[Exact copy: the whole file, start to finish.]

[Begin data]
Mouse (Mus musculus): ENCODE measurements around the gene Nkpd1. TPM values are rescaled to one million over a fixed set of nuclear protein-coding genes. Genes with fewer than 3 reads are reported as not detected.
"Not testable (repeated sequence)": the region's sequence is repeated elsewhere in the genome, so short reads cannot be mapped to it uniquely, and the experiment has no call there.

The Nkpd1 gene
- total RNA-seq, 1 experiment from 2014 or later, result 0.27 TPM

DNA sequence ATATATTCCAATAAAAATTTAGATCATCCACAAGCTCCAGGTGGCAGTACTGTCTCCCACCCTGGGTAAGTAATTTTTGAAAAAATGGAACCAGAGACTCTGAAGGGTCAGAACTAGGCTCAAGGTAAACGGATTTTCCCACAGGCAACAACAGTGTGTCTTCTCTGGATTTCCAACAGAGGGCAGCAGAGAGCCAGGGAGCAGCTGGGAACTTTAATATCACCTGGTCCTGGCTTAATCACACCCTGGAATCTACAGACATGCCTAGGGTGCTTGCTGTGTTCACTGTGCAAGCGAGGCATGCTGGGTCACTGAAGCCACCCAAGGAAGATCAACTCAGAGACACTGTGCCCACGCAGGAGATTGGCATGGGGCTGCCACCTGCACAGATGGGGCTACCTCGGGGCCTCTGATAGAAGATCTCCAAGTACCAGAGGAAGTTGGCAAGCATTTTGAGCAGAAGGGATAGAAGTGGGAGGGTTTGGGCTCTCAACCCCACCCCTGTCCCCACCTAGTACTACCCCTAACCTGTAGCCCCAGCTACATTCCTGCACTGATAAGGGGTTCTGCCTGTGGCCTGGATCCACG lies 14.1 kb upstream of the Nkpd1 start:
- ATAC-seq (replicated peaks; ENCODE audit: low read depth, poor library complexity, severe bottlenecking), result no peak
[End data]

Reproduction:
Mouse (Mus musculus): ENCODE measurements around the gene Nkpd1. TPM values are rescaled to one million over a fixed set of nuclear protein-coding genes. Genes with fewer than 3 reads are reported as not detected.
"Not testable (repeated sequence)": the region's sequence is repeated elsewhere in the genome, so short reads cannot be mapped to it uniquely, and the experiment has no call there.

The Nkpd1 gene
- total RNA-seq, 1 experiment from 2014 or later, result 0.27 TPM

DNA sequence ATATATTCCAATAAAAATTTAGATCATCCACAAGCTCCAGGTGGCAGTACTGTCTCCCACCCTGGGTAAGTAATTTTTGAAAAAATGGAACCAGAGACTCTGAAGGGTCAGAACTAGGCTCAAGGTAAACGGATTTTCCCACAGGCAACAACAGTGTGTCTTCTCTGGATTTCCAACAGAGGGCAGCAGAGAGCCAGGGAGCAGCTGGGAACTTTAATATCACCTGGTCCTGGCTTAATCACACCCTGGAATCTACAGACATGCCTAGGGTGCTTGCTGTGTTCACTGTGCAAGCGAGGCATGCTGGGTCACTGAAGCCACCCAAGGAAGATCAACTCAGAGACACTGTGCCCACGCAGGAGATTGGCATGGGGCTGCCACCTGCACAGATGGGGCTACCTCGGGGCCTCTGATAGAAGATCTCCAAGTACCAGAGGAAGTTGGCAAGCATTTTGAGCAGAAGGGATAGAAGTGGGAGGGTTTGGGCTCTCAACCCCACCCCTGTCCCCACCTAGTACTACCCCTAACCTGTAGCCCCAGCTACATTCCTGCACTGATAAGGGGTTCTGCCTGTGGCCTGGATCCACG lies 14.1 kb upstream of the Nkpd1 start:
- ATAC-seq (replicated peaks; ENCODE audit: low read depth, poor library complexity, severe bottlenecking), result no peak